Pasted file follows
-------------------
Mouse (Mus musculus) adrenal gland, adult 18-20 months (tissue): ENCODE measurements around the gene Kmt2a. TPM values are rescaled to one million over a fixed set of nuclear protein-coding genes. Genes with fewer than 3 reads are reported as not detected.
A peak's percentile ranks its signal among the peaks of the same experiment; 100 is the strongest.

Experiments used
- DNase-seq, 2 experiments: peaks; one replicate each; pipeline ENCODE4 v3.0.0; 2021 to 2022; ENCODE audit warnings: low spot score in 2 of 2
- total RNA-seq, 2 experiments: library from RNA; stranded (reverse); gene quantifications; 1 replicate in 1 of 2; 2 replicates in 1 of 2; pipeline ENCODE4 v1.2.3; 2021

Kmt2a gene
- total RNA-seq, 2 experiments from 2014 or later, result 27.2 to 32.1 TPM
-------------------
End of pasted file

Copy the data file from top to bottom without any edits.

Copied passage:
Mouse (Mus musculus) adrenal gland, adult 18-20 months (tissue): ENCODE measurements around the gene Kmt2a. TPM values are rescaled to one million over a fixed set of nuclear protein-coding genes. Genes with fewer than 3 reads are reported as not detected.
A peak's percentile ranks its signal among the peaks of the same experiment; 100 is the strongest.

Experiments used
- DNase-seq, 2 experiments: peaks; one replicate each; pipeline ENCODE4 v3.0.0; 2021 to 2022; ENCODE audit warnings: low spot score in 2 of 2
- total RNA-seq, 2 experiments: library from RNA; stranded (reverse); gene quantifications; 1 replicate in 1 of 2; 2 replicates in 1 of 2; pipeline ENCODE4 v1.2.3; 2021

Kmt2a gene
- total RNA-seq, 2 experiments from 2014 or later, result 27.2 to 32.1 TPM